The 4 months of federal court testimony over the Exxon Valdez oil spill and the mammoth $5.3 billion award for actual and punitive damages still hasn't resolved all the claims pending against Exxon.
"This kills 80 percent of the dragon," said David Oesting, a lawyer representing the plaintiffs.
The $5 billion punitive-damage award handed down Friday by the federal court jury will be split by everyone who had an actual damage claim against Exxon about 10,000 fishermen and 4,000 other plaintiffs including Natives, businesses, landowners and others. Some of the plaintiffs have already had their cases heard, while others are awaiting their day in court.
In addition, the federal court jury awarded commercial fishermen $287 million last month for actual losses. While the jury deliberated that issue, attorneys representing Natives settled out of court for $20 million to cover the loss and damage to their wild food harvests. A half-dozen coastal communities also settled out of court for roughly $1 million to cover unpaid bills from the spill year, 1989. And a couple of fish processors have settled out of court for $123 million, Oesting said.
But there remains roughly $300 million in claims that will be heard in the coming months, along with the potential for unending appeals.
And plaintiffs and Exxon are awaiting a verdict from a state court jury that has listened to more than two months of testimony about property and archeological damage to coastal sites. That jury has been deliberating for three days now over whether to award a half-dozen coastal communities and Native corporations the $120 million they are seeking.
Some of those plaintiffs with outstanding claims are still waiting to see where their cases will be heard. Attorneys have been battling that issue for years and the 9th U.S. District Court of Appeals is now involved.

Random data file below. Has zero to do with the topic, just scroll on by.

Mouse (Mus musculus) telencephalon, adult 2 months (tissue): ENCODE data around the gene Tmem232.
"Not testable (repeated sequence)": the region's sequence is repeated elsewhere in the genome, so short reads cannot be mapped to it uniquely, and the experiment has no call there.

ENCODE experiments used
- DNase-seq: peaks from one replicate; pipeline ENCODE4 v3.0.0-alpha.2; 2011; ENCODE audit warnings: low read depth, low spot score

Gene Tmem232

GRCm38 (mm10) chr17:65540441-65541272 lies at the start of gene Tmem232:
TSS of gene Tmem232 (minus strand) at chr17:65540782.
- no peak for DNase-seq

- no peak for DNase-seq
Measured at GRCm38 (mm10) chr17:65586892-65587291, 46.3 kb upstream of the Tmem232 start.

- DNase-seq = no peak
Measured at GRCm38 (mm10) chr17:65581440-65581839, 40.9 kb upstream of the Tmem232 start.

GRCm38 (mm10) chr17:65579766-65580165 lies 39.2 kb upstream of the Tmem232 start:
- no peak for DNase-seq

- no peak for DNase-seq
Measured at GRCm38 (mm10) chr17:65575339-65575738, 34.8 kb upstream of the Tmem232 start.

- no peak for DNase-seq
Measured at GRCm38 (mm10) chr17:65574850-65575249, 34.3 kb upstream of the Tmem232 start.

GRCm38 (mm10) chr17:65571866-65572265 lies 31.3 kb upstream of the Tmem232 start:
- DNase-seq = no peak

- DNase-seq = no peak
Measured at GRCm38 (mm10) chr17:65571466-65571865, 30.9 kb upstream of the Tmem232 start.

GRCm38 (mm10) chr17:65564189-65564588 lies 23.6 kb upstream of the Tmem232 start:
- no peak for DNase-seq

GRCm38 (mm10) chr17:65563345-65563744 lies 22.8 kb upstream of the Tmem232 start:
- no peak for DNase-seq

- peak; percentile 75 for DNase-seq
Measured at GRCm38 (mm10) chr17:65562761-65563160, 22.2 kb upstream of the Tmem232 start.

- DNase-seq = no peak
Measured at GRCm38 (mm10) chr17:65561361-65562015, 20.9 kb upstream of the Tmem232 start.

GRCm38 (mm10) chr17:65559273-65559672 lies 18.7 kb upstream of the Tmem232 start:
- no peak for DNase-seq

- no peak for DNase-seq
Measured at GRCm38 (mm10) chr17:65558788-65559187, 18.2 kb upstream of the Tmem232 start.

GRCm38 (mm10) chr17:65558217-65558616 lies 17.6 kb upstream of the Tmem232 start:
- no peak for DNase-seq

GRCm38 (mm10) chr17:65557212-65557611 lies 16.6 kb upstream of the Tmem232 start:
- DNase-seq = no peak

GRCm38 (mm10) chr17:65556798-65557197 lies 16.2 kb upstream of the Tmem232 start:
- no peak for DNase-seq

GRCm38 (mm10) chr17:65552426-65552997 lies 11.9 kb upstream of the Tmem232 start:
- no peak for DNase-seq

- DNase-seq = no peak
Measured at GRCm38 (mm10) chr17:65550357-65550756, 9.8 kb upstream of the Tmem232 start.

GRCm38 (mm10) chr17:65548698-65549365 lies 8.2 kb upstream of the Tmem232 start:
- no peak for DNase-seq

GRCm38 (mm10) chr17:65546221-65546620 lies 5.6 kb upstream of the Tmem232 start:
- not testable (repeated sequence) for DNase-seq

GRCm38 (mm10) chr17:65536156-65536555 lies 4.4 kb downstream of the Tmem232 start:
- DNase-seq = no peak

And there are many smaller claims that U.S. District Judge Russel Holland separated from the four-month trial and plans to hear in what is being called "Phase 4," or the clean-up phase, of the Exxon trial. Claimants include shrimp fishermen, halibut fishermen, tender operators, mining-claim holders, lodge owners, helicopter-leasing firms and others. No trial date has been set, but it will not involve the federal jury that reached the $5 billion verdict.
Members of the bottom-fish industry are suing for $24.7 million, Oesting said. Aquaculture corporations with hatcheries in Cook Inlet, Kodiak and Prince William Sound have $18.9 million in claims. And scores of private land owners are in court claiming a loss of $130 million.
Then there are claims such as those of cannery workers, fish processors and tender operations who had their lawsuits dismissed in federal court by Holland. But because of an appellate court ruling last spring, many of them may have a chance to refile their claims in state court.
After the federal jury returned its $5 billion verdict Friday and as the courtroom was about to clear, Holland said to the attorneys, "I'll talk to all of you when you are ready about Phase 4." The whole courtroom laughed.